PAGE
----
Near Selva Gardena, high above the Val Gardena valley, stood a castle whose foundation stone was laid by a witch.
When the castle was to be built, the ground underneath began to crumble. So the lord of the castle sent the workers away, and at midnight a witch appeared to lay the foundation stone. The inhabitants all around heard a whimpering like that of a dying child. The walls were built, the castle rose mightily and impregnably above the Pinkan rock, and the owner took heavy tolls from passers-by on the path below, the Troi Paian, or threw them into the dungeon if they did not have enough money. Gardis, the granddaughter of the castle owner, also lived in the castle.
Always at midnight she heard some words, a sighing and the screaming of men. When she finally followed this up, she found a dungeon above the foundation walls: She fell in, and the prisoners told her about the castle's witchcraft spell. "A virgin is walled in under the foundation stone of this castle, and if a virgin dies in the castle again, the whole castle must collapse!" were the words that were always sighed at midnight. When the prisoners rebelled, the lord of the castle finally fell into the dungeon himself. Gardis, who had fallen in with him, was seriously injured, while the prisoners, who knew about the curse, fled. And really: When Gardis died, the castle fell into the abyss forever, along with the lord of the castle and his granddaughter.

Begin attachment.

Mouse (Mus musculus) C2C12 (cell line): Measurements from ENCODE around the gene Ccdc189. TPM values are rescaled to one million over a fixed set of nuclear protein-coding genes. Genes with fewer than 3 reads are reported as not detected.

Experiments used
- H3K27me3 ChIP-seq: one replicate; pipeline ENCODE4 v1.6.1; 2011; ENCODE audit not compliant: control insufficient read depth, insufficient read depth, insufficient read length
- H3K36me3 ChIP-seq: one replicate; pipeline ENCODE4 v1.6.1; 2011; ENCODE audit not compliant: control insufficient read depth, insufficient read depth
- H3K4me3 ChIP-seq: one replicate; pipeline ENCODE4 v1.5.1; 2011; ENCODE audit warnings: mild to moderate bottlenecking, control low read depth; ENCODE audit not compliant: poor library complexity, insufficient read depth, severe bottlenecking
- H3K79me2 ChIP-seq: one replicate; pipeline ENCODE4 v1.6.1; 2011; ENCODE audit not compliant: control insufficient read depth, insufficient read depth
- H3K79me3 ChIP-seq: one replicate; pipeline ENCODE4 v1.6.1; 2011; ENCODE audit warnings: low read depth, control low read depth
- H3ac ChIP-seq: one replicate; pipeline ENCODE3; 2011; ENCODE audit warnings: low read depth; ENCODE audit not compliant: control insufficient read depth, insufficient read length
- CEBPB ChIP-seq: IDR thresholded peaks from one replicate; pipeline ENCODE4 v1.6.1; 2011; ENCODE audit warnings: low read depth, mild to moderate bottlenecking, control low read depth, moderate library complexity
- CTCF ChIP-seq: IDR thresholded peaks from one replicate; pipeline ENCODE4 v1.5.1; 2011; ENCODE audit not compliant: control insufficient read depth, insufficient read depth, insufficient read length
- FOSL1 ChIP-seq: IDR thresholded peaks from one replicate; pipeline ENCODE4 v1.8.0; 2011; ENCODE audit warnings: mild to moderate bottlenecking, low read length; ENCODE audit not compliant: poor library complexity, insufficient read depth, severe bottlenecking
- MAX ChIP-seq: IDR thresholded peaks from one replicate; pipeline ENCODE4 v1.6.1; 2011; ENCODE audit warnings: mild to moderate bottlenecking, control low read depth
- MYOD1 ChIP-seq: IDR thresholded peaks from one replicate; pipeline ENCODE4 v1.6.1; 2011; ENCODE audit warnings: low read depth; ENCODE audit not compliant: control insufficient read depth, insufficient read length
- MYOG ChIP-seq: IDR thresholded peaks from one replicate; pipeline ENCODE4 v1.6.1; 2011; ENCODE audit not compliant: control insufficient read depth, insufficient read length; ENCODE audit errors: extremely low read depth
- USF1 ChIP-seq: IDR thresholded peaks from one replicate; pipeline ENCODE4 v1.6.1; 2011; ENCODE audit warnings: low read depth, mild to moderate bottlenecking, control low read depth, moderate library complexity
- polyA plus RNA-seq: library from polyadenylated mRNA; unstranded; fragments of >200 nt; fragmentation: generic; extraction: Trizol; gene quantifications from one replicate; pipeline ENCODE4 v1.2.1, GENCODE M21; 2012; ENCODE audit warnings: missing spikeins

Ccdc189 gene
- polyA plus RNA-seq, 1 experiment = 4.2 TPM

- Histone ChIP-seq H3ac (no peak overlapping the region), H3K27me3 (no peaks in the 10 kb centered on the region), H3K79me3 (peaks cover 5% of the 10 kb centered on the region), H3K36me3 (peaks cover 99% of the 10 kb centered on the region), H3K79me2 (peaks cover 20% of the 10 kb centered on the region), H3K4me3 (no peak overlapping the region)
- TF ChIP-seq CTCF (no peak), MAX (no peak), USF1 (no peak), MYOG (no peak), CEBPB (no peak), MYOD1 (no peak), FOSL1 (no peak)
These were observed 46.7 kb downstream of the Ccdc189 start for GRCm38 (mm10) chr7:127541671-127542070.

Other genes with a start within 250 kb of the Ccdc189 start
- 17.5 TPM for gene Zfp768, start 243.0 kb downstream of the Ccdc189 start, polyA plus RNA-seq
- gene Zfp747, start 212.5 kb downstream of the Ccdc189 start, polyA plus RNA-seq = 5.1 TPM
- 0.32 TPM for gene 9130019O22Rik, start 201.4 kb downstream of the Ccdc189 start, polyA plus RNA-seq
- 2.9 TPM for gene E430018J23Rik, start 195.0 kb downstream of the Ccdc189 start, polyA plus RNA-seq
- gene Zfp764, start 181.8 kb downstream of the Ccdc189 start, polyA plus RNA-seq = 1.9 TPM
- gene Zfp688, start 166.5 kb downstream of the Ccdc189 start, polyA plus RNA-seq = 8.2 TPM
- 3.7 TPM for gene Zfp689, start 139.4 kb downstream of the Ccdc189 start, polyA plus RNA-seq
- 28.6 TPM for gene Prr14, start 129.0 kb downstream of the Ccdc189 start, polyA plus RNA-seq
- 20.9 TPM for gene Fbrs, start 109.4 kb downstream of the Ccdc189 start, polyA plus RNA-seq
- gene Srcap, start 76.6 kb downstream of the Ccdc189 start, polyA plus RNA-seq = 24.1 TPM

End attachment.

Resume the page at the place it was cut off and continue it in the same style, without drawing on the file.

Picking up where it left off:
Today, far lower down in this area, stands Stetteneck Castle, which, however, should have nothing to do with the legend. The Troi Paian, on the other hand, is an almost 8,000-year-old footpath through the Val Gardena valley, which is of great archaeological and cultural-historical importance.